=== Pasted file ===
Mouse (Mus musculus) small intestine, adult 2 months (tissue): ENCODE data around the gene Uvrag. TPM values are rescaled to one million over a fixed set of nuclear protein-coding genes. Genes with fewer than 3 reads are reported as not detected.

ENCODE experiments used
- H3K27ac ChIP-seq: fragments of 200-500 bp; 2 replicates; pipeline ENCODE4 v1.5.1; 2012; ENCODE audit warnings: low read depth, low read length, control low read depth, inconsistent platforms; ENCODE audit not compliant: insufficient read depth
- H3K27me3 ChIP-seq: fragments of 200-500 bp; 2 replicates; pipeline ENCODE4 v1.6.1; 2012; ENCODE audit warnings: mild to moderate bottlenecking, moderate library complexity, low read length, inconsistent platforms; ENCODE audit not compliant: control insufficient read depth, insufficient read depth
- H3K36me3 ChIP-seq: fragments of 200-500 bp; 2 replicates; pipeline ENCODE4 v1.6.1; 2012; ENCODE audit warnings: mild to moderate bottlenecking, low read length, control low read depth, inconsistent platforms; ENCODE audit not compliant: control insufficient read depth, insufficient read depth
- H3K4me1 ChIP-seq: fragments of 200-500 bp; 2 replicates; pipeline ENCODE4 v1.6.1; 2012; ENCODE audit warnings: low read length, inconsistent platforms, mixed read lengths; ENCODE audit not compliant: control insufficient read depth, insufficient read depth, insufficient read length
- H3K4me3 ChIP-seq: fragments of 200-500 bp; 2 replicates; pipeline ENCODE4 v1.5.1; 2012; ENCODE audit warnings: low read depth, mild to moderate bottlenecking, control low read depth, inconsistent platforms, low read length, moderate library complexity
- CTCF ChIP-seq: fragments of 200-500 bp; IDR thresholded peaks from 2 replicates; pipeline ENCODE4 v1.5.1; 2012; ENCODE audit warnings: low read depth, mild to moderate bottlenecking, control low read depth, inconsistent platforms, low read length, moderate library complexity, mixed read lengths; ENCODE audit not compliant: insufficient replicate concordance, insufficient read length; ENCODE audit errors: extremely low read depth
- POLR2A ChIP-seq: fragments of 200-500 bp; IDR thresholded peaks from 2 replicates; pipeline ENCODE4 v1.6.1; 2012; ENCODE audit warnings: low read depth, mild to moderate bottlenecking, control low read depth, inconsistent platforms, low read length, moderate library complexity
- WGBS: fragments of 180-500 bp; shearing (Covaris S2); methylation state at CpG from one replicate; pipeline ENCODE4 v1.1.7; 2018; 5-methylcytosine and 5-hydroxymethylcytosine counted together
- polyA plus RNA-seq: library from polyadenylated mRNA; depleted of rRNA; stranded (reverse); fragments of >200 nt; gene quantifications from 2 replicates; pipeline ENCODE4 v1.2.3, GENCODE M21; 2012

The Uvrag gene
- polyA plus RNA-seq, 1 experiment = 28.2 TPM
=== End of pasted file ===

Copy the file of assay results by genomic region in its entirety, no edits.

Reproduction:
Mouse (Mus musculus) small intestine, adult 2 months (tissue): ENCODE data around the gene Uvrag. TPM values are rescaled to one million over a fixed set of nuclear protein-coding genes. Genes with fewer than 3 reads are reported as not detected.

ENCODE experiments used
- H3K27ac ChIP-seq: fragments of 200-500 bp; 2 replicates; pipeline ENCODE4 v1.5.1; 2012; ENCODE audit warnings: low read depth, low read length, control low read depth, inconsistent platforms; ENCODE audit not compliant: insufficient read depth
- H3K27me3 ChIP-seq: fragments of 200-500 bp; 2 replicates; pipeline ENCODE4 v1.6.1; 2012; ENCODE audit warnings: mild to moderate bottlenecking, moderate library complexity, low read length, inconsistent platforms; ENCODE audit not compliant: control insufficient read depth, insufficient read depth
- H3K36me3 ChIP-seq: fragments of 200-500 bp; 2 replicates; pipeline ENCODE4 v1.6.1; 2012; ENCODE audit warnings: mild to moderate bottlenecking, low read length, control low read depth, inconsistent platforms; ENCODE audit not compliant: control insufficient read depth, insufficient read depth
- H3K4me1 ChIP-seq: fragments of 200-500 bp; 2 replicates; pipeline ENCODE4 v1.6.1; 2012; ENCODE audit warnings: low read length, inconsistent platforms, mixed read lengths; ENCODE audit not compliant: control insufficient read depth, insufficient read depth, insufficient read length
- H3K4me3 ChIP-seq: fragments of 200-500 bp; 2 replicates; pipeline ENCODE4 v1.5.1; 2012; ENCODE audit warnings: low read depth, mild to moderate bottlenecking, control low read depth, inconsistent platforms, low read length, moderate library complexity
- CTCF ChIP-seq: fragments of 200-500 bp; IDR thresholded peaks from 2 replicates; pipeline ENCODE4 v1.5.1; 2012; ENCODE audit warnings: low read depth, mild to moderate bottlenecking, control low read depth, inconsistent platforms, low read length, moderate library complexity, mixed read lengths; ENCODE audit not compliant: insufficient replicate concordance, insufficient read length; ENCODE audit errors: extremely low read depth
- POLR2A ChIP-seq: fragments of 200-500 bp; IDR thresholded peaks from 2 replicates; pipeline ENCODE4 v1.6.1; 2012; ENCODE audit warnings: low read depth, mild to moderate bottlenecking, control low read depth, inconsistent platforms, low read length, moderate library complexity
- WGBS: fragments of 180-500 bp; shearing (Covaris S2); methylation state at CpG from one replicate; pipeline ENCODE4 v1.1.7; 2018; 5-methylcytosine and 5-hydroxymethylcytosine counted together
- polyA plus RNA-seq: library from polyadenylated mRNA; depleted of rRNA; stranded (reverse); fragments of >200 nt; gene quantifications from 2 replicates; pipeline ENCODE4 v1.2.3, GENCODE M21; 2012

The Uvrag gene
- polyA plus RNA-seq, 1 experiment = 28.2 TPM